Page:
Martin Luther King, Jr. (1929-1968)
Martin Luther King, Jr. was born in Atlanta, Georgia. In his younger years he was a choir leader and accomplished organist in many churches, accompanied by his mother. At that time I am sure he never realized that he would be “singing the praises” of the civil rights movement. He became a pivotal figure in the nonviolent civil rights movement. During the 1950s and 1960s, his ultimate mission was to improve race relations and overturn discrimination in the American society. He may be best known for his powerful speeches, in which he hoped to make his dream a reality.
Nelson Mandela (1918-2013)
Nelson Mandela is considered one of the most admired political leaders of the 20th and 21st century. He was a South African political activist who spent over 20 years in prison for his opposition to the apartheid regime, released in 1990 and, in 1994. He was later elected the first leader of a democratic South Africa. In 1993, he was awarded the Nobel Peace Prize (jointly with F.W. de Klerk) for his work in helping to end racial segregation in South Africa. He is widely admired for his ability to bring together a nation that was previously divided by apartheid. He has changed the world for Africans in Africa and the United States. Desmond Tutu, who is also a component of the apartheid, continued to speak strongly and unequivocally against it, often comparing it to Fascist regimes.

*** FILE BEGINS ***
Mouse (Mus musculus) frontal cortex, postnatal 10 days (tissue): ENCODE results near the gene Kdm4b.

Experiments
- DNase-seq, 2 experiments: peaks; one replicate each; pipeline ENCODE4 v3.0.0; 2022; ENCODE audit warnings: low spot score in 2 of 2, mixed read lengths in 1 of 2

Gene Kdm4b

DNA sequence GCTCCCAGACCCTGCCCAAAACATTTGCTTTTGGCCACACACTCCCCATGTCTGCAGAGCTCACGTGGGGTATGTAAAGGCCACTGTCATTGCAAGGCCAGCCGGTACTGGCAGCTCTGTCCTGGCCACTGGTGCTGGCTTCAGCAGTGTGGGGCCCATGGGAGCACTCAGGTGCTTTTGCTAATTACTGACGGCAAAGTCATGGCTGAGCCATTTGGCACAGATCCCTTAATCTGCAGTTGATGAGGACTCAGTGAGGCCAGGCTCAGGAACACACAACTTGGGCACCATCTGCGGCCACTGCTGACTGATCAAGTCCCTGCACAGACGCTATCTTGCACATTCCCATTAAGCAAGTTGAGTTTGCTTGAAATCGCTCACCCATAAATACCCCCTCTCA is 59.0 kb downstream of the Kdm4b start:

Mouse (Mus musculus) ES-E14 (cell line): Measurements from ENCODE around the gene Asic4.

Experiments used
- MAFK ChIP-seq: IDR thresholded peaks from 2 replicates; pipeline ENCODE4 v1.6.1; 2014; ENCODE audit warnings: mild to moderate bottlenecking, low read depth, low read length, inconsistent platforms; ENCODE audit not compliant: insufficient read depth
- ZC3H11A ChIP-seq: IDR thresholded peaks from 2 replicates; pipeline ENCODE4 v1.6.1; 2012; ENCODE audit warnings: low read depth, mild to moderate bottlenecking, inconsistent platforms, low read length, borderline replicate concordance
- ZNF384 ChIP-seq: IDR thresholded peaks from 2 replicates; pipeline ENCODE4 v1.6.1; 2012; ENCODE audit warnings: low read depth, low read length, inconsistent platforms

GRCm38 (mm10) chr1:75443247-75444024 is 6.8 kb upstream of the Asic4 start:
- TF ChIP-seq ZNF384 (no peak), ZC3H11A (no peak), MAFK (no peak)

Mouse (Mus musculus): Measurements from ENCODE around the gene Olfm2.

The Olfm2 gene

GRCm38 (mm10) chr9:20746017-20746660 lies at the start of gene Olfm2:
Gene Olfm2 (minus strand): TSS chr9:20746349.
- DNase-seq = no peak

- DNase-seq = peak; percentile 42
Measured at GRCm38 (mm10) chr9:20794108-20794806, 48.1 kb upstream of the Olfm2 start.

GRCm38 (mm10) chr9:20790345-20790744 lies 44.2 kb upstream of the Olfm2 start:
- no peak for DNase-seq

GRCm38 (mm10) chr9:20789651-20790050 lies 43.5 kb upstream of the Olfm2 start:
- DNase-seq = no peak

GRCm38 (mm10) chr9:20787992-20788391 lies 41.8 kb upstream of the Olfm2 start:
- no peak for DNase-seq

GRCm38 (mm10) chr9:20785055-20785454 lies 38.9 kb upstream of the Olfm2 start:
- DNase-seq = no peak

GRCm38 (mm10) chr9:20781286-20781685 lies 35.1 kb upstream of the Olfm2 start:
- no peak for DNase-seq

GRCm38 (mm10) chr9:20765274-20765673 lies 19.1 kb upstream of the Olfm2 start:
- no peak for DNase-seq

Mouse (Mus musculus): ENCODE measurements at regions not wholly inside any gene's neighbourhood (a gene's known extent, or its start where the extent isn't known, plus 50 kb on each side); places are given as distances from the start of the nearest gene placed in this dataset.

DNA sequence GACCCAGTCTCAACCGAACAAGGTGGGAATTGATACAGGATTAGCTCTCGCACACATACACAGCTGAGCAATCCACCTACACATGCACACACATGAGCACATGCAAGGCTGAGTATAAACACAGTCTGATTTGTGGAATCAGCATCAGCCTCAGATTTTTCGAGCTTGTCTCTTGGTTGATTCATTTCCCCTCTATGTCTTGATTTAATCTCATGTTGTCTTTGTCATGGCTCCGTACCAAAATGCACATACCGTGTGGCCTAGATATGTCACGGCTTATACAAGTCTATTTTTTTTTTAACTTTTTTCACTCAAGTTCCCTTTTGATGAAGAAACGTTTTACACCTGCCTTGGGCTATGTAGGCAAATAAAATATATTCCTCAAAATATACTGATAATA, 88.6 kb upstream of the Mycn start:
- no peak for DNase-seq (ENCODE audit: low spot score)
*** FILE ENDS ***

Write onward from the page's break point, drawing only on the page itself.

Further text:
Frederick Douglass (1818-18950)
Frederick Douglass was born into slavery in Talbot County, Maryland. At the age of seven, after the death of his mother, he was brought up by his grandmother and then sent to the home to be a slave to another family. He was taught to read by his Master. It is believed that learning to read accelerated his desire to be free. He eventually escaped slavery and became a powerful public speaker regarding anti-slavery. He wrote three autobiographies describing his experiences as a slave and then gaining his freedom. His writings and speeches became powerful testimonies to support the abolition of slavery. Douglass was the most influential African-American leader of the 19th century.
Barack Obama (1961 – )
Barack Obama was born in Hawaii. He is the first U.S. President of African origin. Obama has served two terms as President and was awarded the Nobel Peace Prize in 2009 for his extraordinary efforts to strengthen international diplomacy and cooperation between peoples. The Committee has attached special importance to Obama’s vision of and work for a world without nuclear weapons.
This is just a small example of Africans who have changed the world in a very significant way.